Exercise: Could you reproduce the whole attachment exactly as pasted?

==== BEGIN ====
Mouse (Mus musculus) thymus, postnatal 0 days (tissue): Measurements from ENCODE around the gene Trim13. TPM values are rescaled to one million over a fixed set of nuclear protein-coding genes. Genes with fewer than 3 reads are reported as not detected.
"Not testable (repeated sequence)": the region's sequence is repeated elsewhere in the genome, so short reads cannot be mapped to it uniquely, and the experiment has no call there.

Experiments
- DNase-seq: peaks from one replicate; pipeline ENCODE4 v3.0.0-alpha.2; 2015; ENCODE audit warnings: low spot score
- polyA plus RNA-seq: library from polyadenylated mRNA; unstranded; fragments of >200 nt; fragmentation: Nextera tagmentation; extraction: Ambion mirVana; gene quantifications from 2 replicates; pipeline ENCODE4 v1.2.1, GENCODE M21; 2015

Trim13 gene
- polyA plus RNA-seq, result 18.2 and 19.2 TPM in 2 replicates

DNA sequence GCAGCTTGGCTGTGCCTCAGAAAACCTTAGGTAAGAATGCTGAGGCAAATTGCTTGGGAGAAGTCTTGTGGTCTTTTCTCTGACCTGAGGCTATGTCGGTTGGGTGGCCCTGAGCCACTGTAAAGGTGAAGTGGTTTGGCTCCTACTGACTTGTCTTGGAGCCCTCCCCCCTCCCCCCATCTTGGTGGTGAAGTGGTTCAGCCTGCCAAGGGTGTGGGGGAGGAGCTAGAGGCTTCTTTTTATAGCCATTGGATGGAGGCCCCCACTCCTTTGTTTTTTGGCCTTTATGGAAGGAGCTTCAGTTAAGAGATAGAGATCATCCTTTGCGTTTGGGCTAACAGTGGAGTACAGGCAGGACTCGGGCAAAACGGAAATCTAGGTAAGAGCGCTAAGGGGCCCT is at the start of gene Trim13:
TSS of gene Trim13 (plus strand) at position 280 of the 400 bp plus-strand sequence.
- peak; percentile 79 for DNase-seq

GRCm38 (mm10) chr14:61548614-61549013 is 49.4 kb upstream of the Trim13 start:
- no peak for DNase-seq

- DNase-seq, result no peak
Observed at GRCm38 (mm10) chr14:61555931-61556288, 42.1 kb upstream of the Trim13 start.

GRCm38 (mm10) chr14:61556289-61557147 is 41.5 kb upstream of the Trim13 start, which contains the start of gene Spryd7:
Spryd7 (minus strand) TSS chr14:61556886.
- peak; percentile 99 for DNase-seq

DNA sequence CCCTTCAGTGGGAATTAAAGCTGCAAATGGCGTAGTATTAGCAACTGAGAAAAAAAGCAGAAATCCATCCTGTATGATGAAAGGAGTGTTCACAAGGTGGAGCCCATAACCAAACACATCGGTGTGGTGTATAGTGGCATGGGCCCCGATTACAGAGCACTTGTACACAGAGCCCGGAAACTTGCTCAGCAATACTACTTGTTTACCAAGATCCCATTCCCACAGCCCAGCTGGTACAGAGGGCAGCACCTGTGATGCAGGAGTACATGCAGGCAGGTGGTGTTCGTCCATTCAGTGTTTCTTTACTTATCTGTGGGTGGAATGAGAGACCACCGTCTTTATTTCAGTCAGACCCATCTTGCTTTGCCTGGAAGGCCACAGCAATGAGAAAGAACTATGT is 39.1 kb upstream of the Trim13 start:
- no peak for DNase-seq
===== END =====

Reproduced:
Mouse (Mus musculus) thymus, postnatal 0 days (tissue): Measurements from ENCODE around the gene Trim13. TPM values are rescaled to one million over a fixed set of nuclear protein-coding genes. Genes with fewer than 3 reads are reported as not detected.
"Not testable (repeated sequence)": the region's sequence is repeated elsewhere in the genome, so short reads cannot be mapped to it uniquely, and the experiment has no call there.

Experiments
- DNase-seq: peaks from one replicate; pipeline ENCODE4 v3.0.0-alpha.2; 2015; ENCODE audit warnings: low spot score
- polyA plus RNA-seq: library from polyadenylated mRNA; unstranded; fragments of >200 nt; fragmentation: Nextera tagmentation; extraction: Ambion mirVana; gene quantifications from 2 replicates; pipeline ENCODE4 v1.2.1, GENCODE M21; 2015

Trim13 gene
- polyA plus RNA-seq, result 18.2 and 19.2 TPM in 2 replicates

DNA sequence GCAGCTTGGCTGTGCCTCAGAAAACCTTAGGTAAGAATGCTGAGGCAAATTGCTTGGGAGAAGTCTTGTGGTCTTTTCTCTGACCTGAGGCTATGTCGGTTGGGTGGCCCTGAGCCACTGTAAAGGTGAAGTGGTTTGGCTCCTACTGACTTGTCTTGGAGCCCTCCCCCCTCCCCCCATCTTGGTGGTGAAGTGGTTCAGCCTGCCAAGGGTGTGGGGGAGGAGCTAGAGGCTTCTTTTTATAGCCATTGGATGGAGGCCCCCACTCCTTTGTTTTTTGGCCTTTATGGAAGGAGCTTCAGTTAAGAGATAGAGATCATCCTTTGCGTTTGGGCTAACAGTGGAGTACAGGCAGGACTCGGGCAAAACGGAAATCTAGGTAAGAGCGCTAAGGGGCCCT is at the start of gene Trim13:
TSS of gene Trim13 (plus strand) at position 280 of the 400 bp plus-strand sequence.
- peak; percentile 79 for DNase-seq

GRCm38 (mm10) chr14:61548614-61549013 is 49.4 kb upstream of the Trim13 start:
- no peak for DNase-seq

- DNase-seq, result no peak
Observed at GRCm38 (mm10) chr14:61555931-61556288, 42.1 kb upstream of the Trim13 start.

GRCm38 (mm10) chr14:61556289-61557147 is 41.5 kb upstream of the Trim13 start, which contains the start of gene Spryd7:
Spryd7 (minus strand) TSS chr14:61556886.
- peak; percentile 99 for DNase-seq

DNA sequence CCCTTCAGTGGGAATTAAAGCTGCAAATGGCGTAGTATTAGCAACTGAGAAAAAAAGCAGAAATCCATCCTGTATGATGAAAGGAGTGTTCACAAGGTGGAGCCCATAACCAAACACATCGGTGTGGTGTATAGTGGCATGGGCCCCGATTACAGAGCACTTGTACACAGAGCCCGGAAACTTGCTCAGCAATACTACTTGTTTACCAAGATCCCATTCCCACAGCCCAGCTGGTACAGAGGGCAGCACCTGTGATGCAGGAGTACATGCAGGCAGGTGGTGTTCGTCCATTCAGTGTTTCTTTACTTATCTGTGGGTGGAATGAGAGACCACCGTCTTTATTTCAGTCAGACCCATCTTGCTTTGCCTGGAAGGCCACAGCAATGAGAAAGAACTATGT is 39.1 kb upstream of the Trim13 start:
- no peak for DNase-seq